Story: Bruce Deachman
Photo: Julie Oliver
When Abdel Felfel told his daughter, Rahmah, that he was going to prayer at the Ottawa Mosque on Friday, the nine-year-old, with thoughts of New Zealand’s mosque shootings fresh in her mind, became very concerned for her father’s safety.
He told her not to worry and assured her that Canada was a much better placeand that what happened in Christchurch couldn’t happen here. But Felfel, a trustee of the Ottawa Muslim Association, wasn’t convinced that what he told her was true.
“I have doubts about that,” he admitted before Friday’s 1 p.m. prayer. “These attackers are not too many, but they are sleeping wolves and you never know when they will attack. The threat is there, and it’s real.”
Felfel’s concerns were echoed by other members of Ottawa’s Muslim community attending prayer Friday.
“As details (of the New Zealand shootings) became clear this morning, the first reaction is of feeling very unsafe as a Muslim,” Shahad Khalladi said, “especially considering that Canadian Muslims today are going to Friday prayers, and that means going to a space where they might not feel safe.”
She added that she expected Friday’s prayers to be heavily marked with sadness and mourning at mosques across the country.
Association trustee Charles Ghadban said the community was saddened and shocked that Friday’s shootings occurred in a place of prayer and worship. Canadian Muslims, he noted, are still recovering from the aftermath of the shooting two years ago at the Islamic Cultural Centre in Quebec City. “We’re deeply disturbed that today’s terrorist act in New Zealand was actually inspired by the Quebec City shooting.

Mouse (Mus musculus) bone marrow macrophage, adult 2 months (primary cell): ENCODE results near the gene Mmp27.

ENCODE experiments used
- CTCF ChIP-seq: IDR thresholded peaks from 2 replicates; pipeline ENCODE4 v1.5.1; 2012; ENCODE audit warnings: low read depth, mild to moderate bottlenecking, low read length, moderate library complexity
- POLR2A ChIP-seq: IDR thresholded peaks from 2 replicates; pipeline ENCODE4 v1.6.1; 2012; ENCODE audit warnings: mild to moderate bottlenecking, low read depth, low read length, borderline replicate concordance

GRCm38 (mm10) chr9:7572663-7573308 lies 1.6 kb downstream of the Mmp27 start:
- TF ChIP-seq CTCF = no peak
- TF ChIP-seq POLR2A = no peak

“Our children,” he added, “are emotionally distraught and afraid to return to school after the March break. It’s extremely difficult to explain to them what has happened and why.”
Ghadban urged Canada’s politicians and leaders to denounce Islamophobia and to take steps to ensure that the nation’s Muslim community was safe from threats.
Ottawa Muslim Association board member Monia Mazigh said they were considering increasing security at their mosques. “Today it’s in New Zealand, but two years ago it was in Quebec City. Who knows, God forbid, what would be the next place?”
Some mosques, she said, already used entry fobs and passwords to gain access. “(But) it is ridiculous, in a way, because these are sanctuaries.”
Outside the mosque, a few dozen non-Muslims showed up Friday in a show of support, some of them neighbours prompted by social media calls from Ottawa councillor Jeff Leiper and Parkdale United Church pastor Reverend Anthony Bailey. Ottawa councillor Catherine McKenney, Ottawa-Centre MP Catherine McKenna and Ottawa police Chief Charles Bordeleau were also on hand to lend their support.
Three police cruisers were outside the mosque in an effort to beef up security, but Bordeleau insisted there was no heightened threat identified in Ottawa. “We know it certainly puts communities uneasy when tragedies like these occur across the world.”
Rev. Bailey said he came to the mosque “to stand with my Muslim brothers and sisters and to say that this is absolutely unacceptable.
“You attacked one people, one religion, you attacked all of us.”
Meanwhile, two young sisters, Quinn and Marilla Matthews, 11 and 6 respectively, stood on the sidewalk outside, each holding a handmade sign bearing a simple heart. “The heart,” Quinn said, “says we will support.”